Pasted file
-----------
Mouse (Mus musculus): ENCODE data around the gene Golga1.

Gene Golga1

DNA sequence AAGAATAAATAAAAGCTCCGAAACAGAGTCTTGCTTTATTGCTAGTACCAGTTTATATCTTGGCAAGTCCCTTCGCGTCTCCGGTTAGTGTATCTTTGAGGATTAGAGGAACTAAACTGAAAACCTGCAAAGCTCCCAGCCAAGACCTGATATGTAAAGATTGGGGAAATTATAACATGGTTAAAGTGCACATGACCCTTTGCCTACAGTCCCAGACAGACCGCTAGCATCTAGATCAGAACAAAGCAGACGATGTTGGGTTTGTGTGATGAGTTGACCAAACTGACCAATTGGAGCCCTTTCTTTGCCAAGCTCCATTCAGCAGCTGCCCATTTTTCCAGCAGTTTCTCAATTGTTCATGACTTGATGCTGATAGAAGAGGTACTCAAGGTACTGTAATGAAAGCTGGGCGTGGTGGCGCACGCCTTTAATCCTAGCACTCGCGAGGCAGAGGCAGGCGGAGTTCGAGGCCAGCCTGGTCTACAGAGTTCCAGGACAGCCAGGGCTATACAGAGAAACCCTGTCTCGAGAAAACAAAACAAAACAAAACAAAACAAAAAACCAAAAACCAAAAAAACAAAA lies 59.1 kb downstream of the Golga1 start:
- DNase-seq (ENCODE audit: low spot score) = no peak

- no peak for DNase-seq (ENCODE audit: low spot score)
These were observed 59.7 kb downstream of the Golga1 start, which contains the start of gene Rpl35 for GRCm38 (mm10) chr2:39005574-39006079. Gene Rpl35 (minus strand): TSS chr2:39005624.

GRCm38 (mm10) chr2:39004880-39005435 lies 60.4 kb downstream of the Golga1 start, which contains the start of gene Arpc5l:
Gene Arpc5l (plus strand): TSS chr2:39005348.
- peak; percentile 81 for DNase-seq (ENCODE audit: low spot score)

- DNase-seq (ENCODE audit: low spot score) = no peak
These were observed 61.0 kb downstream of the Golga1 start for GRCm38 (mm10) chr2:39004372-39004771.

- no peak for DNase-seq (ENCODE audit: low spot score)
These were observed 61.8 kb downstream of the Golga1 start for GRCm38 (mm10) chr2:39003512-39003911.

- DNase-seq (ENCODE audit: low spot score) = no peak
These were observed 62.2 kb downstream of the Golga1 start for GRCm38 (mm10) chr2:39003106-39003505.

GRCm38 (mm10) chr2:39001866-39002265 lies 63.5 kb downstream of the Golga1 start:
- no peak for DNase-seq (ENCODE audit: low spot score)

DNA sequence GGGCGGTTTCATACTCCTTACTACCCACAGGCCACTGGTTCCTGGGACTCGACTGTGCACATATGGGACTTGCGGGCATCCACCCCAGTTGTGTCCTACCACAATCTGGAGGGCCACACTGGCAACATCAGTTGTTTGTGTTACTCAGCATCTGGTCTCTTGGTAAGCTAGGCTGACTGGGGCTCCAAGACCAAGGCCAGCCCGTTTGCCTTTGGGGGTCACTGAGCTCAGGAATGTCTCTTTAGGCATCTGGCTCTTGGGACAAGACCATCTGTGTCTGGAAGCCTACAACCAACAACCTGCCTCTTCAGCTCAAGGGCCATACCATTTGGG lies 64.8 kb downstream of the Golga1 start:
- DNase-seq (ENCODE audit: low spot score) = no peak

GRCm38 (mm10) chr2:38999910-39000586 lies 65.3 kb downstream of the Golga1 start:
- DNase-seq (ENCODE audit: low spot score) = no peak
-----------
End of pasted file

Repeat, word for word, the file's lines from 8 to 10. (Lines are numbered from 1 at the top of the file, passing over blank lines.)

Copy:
Gene Arpc5l (plus strand): TSS chr2:39005348.
- peak; percentile 81 for DNase-seq (ENCODE audit: low spot score)

- DNase-seq (ENCODE audit: low spot score) = no peak